Maybe start with YNAB and get on tracking spending. That will give you a groundwork of expenses. You really need to know and control your outflow if you are serious about having a financial house in order.

Would you think about downsizing houses when the kids are older?

Axecleaver

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Re: Would appreciate some perspective on my somewhat unusual situation
« Reply #6 on: December 01, 2015, 03:33:12 PM »
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My wife is of the opinion that we should hold it even at a slight loss if we can eventually see a 20-40K increase on sale price.  It's had a hard time recovering from 2009 - we paid $40k more than it's now worth.
This is classic "sunk cost fallacy." https://en.wikipedia.org/wiki/Sunk_costs

What your house is worth today has nothing to do with what you paid for it. The question to ask yourself is, if I could buy it today for (whatever you could sell it for), would I rather have the property or the cash? From your description, it sounds like the answer is cash. Since you have a HELOC loan against the property, you will need to come up with some cash to dispose of the property. Figure out how much underwater you are, save up the cash for closing or use your taxable investment dollars, and get rid of it.

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401k: We contribute about 14%.  Haven't maxed out yearly yet.
529: $300/month
non tax deferred: $200/month
You should take the money you're putting into your taxable account and 529 and push that over to the 401k until you hit 18k a year in contributions for each of you. 14% of 145k is about 20k, the $500 a month is 6k, so you need to come up with another $10k a year in 401 contributions. When you do that, then start up 529 contributions, then taxable savings. Remember that contributions to your 401k will cost you only 75 cents on the dollar, if you're in the 25% bracket. Consider raising your withholding to soften the blow.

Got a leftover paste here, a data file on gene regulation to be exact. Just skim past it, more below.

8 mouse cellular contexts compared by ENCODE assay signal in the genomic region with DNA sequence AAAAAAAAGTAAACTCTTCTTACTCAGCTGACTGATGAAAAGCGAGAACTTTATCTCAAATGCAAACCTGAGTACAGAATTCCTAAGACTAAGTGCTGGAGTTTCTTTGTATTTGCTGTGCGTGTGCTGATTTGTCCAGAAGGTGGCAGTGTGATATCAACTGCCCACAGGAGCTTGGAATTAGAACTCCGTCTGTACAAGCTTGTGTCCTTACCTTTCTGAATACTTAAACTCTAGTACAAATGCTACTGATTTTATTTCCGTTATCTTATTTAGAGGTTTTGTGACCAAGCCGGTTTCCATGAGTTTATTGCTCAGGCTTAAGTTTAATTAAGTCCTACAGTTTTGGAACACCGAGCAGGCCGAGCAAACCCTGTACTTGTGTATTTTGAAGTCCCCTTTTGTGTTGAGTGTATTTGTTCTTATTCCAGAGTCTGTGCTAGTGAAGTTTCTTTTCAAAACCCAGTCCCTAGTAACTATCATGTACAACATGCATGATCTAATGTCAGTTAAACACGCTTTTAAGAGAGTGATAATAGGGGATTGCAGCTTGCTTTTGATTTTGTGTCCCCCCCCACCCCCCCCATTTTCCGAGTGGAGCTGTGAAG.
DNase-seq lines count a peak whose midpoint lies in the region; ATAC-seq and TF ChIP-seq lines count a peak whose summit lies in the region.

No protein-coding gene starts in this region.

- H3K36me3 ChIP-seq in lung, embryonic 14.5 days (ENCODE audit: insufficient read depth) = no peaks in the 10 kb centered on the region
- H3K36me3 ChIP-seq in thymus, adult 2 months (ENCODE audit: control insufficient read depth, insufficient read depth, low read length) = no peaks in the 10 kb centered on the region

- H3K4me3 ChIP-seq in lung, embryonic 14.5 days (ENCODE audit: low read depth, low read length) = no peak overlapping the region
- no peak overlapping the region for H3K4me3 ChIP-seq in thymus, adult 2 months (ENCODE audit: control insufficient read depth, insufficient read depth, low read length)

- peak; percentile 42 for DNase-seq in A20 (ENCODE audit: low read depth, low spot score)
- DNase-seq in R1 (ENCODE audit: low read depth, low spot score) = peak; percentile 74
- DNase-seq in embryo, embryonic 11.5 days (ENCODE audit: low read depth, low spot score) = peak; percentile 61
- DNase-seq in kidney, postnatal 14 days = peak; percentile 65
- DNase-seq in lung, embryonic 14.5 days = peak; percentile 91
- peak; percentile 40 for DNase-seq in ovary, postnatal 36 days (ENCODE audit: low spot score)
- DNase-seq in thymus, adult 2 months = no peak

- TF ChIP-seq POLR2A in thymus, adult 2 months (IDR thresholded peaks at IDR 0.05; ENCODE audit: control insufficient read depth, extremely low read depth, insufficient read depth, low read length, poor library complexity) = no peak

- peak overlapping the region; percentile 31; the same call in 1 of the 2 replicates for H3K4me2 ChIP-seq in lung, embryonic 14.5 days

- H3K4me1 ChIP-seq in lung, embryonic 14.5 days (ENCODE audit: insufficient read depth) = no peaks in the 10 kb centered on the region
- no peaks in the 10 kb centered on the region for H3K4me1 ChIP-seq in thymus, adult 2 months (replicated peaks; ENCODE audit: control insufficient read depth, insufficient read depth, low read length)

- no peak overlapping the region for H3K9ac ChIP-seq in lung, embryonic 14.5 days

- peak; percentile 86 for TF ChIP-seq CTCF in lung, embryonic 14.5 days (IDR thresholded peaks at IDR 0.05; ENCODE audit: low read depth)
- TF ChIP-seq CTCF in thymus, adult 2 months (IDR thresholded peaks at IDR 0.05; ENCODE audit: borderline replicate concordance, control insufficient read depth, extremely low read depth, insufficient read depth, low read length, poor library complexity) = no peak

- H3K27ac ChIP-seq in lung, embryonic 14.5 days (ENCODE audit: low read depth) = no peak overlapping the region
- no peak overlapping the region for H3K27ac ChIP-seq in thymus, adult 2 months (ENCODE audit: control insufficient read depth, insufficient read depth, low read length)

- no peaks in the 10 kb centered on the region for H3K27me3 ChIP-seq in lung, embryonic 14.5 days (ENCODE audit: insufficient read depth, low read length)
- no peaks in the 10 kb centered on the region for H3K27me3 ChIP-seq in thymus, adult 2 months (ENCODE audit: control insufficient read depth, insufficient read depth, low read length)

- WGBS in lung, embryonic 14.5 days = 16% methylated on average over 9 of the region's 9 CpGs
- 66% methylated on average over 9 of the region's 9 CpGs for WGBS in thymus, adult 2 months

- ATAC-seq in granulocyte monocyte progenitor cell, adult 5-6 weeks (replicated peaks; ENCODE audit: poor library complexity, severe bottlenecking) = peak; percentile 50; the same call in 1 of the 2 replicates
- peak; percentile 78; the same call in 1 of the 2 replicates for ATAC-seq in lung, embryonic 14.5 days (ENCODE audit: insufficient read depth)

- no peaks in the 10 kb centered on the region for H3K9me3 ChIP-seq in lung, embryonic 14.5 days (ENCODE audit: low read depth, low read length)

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How can I somewhat accurately estimate what we will need to spend yearly at 45 or 50 years old?
Create a budget based on what you're doing today. Will anything change in 15 years? Will your commuting costs, housing costs go down? What are your plans for supporting your kid in college? Go through the budget and see what you can trim out.

Quote
How am I doing?
The inheritance gave you a huge leg up, you're at roughly 550k today (using cash equivalent for the annuity). If you save 36k a year, in 15 years, with a 7% real rate of return you'll have $2.8m. In 15 years, that $2.8m after inflation will have the purchasing power of roughly $1.75m in 2015 dollars. That will generate an annual income of about  $70k in today's dollars.